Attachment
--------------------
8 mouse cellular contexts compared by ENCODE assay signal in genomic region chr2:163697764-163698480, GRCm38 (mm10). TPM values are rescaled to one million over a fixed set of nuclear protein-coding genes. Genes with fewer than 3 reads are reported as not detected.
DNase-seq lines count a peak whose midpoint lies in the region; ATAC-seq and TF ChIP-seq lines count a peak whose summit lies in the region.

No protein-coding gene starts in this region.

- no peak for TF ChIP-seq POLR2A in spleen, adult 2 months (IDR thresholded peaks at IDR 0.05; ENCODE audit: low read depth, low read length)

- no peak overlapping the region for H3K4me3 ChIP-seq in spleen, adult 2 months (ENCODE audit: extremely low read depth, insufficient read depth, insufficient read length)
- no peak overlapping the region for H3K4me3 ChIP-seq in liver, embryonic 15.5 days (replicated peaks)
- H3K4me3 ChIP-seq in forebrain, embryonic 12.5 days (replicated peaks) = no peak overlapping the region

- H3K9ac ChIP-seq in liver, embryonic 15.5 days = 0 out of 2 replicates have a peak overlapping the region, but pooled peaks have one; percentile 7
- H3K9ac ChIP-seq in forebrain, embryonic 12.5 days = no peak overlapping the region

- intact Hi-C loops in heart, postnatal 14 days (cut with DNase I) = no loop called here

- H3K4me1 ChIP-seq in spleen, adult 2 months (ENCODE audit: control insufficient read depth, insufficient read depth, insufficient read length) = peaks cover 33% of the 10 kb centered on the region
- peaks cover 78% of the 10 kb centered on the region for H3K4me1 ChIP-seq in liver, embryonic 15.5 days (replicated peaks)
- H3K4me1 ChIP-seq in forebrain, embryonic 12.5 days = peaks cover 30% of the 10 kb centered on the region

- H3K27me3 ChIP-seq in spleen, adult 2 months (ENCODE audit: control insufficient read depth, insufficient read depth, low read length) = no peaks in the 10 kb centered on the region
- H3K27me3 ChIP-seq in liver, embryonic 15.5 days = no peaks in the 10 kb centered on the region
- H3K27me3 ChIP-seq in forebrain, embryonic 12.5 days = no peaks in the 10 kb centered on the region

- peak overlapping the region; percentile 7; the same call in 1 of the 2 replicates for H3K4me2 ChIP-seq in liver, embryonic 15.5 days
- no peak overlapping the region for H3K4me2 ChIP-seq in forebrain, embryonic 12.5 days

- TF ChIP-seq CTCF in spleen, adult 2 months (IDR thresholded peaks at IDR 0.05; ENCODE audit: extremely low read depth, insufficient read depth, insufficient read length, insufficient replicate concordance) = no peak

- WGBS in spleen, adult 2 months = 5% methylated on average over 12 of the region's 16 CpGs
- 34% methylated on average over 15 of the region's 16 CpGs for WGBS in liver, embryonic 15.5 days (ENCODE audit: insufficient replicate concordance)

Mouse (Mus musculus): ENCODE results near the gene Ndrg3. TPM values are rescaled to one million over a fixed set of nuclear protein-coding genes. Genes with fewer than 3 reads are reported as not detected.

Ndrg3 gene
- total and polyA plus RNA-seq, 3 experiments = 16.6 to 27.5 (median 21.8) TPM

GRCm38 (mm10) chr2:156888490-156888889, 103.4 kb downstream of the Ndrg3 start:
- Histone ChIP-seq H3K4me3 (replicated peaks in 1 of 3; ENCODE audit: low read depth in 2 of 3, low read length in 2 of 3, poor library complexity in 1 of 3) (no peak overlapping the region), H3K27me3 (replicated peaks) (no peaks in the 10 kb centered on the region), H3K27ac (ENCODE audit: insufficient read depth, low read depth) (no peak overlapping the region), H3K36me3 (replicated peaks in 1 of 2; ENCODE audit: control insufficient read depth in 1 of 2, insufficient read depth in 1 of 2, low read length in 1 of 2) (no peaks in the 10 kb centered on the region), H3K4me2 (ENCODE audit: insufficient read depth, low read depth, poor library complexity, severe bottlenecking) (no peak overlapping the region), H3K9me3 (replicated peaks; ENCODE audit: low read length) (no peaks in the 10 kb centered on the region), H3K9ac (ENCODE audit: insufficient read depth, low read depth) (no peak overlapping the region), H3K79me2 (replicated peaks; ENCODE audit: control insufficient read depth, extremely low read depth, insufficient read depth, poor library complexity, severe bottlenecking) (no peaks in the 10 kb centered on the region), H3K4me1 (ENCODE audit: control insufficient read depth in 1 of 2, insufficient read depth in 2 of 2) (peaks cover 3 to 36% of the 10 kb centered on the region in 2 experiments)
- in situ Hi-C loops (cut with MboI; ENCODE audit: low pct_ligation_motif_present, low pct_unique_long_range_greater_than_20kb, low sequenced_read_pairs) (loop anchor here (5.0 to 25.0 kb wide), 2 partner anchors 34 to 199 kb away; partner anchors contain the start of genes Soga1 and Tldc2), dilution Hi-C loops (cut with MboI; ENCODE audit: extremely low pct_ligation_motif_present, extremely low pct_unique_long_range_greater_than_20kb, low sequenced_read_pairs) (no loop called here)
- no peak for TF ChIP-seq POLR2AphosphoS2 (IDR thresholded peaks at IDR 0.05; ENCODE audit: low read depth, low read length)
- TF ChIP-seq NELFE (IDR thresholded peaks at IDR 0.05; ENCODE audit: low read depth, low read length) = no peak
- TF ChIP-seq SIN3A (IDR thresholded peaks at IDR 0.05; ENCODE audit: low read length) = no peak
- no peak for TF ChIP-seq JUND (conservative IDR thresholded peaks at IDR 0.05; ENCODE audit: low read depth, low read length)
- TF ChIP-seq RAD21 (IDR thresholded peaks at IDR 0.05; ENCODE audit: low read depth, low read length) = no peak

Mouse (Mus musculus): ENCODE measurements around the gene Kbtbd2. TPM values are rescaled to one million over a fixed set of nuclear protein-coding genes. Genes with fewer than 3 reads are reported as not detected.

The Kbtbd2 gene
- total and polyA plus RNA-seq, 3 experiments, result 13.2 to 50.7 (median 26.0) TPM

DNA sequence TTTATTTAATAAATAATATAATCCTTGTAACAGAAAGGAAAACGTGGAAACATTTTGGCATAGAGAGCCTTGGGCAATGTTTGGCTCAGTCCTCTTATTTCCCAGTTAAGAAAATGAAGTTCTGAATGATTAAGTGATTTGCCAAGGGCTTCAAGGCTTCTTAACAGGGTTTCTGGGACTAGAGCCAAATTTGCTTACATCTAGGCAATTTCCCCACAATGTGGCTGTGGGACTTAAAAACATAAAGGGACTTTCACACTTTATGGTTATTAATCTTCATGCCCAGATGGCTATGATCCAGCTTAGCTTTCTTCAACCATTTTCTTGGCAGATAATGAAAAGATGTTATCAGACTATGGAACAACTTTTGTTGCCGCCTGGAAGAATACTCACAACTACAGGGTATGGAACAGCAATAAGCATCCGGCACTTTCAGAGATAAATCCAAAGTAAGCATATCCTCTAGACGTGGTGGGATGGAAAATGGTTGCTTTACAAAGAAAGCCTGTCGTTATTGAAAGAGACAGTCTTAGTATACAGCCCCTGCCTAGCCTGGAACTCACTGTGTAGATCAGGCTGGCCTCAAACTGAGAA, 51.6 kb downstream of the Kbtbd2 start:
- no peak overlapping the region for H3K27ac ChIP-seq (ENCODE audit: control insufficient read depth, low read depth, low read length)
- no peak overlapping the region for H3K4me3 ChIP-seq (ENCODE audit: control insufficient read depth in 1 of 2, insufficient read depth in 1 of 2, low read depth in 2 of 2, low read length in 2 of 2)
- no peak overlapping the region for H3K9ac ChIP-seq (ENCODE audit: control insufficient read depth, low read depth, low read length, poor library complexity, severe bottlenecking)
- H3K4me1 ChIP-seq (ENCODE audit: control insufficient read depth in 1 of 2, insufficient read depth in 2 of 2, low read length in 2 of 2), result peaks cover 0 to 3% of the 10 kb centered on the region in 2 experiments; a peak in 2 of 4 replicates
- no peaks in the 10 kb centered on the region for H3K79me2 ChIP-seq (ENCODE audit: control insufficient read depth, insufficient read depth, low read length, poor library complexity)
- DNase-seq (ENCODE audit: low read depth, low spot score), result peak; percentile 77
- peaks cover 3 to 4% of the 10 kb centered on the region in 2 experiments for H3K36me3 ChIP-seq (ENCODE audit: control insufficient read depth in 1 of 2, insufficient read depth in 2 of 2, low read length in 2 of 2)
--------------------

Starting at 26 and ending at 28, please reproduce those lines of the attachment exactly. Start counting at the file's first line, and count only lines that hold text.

- Histone ChIP-seq H3K4me3 (replicated peaks in 1 of 3; ENCODE audit: low read depth in 2 of 3, low read length in 2 of 3, poor library complexity in 1 of 3) (no peak overlapping the region), H3K27me3 (replicated peaks) (no peaks in the 10 kb centered on the region), H3K27ac (ENCODE audit: insufficient read depth, low read depth) (no peak overlapping the region), H3K36me3 (replicated peaks in 1 of 2; ENCODE audit: control insufficient read depth in 1 of 2, insufficient read depth in 1 of 2, low read length in 1 of 2) (no peaks in the 10 kb centered on the region), H3K4me2 (ENCODE audit: insufficient read depth, low read depth, poor library complexity, severe bottlenecking) (no peak overlapping the region), H3K9me3 (replicated peaks; ENCODE audit: low read length) (no peaks in the 10 kb centered on the region), H3K9ac (ENCODE audit: insufficient read depth, low read depth) (no peak overlapping the region), H3K79me2 (replicated peaks; ENCODE audit: control insufficient read depth, extremely low read depth, insufficient read depth, poor library complexity, severe bottlenecking) (no peaks in the 10 kb centered on the region), H3K4me1 (ENCODE audit: control insufficient read depth in 1 of 2, insufficient read depth in 2 of 2) (peaks cover 3 to 36% of the 10 kb centered on the region in 2 experiments)
- in situ Hi-C loops (cut with MboI; ENCODE audit: low pct_ligation_motif_present, low pct_unique_long_range_greater_than_20kb, low sequenced_read_pairs) (loop anchor here (5.0 to 25.0 kb wide), 2 partner anchors 34 to 199 kb away; partner anchors contain the start of genes Soga1 and Tldc2), dilution Hi-C loops (cut with MboI; ENCODE audit: extremely low pct_ligation_motif_present, extremely low pct_unique_long_range_greater_than_20kb, low sequenced_read_pairs) (no loop called here)
- no peak for TF ChIP-seq POLR2AphosphoS2 (IDR thresholded peaks at IDR 0.05; ENCODE audit: low read depth, low read length)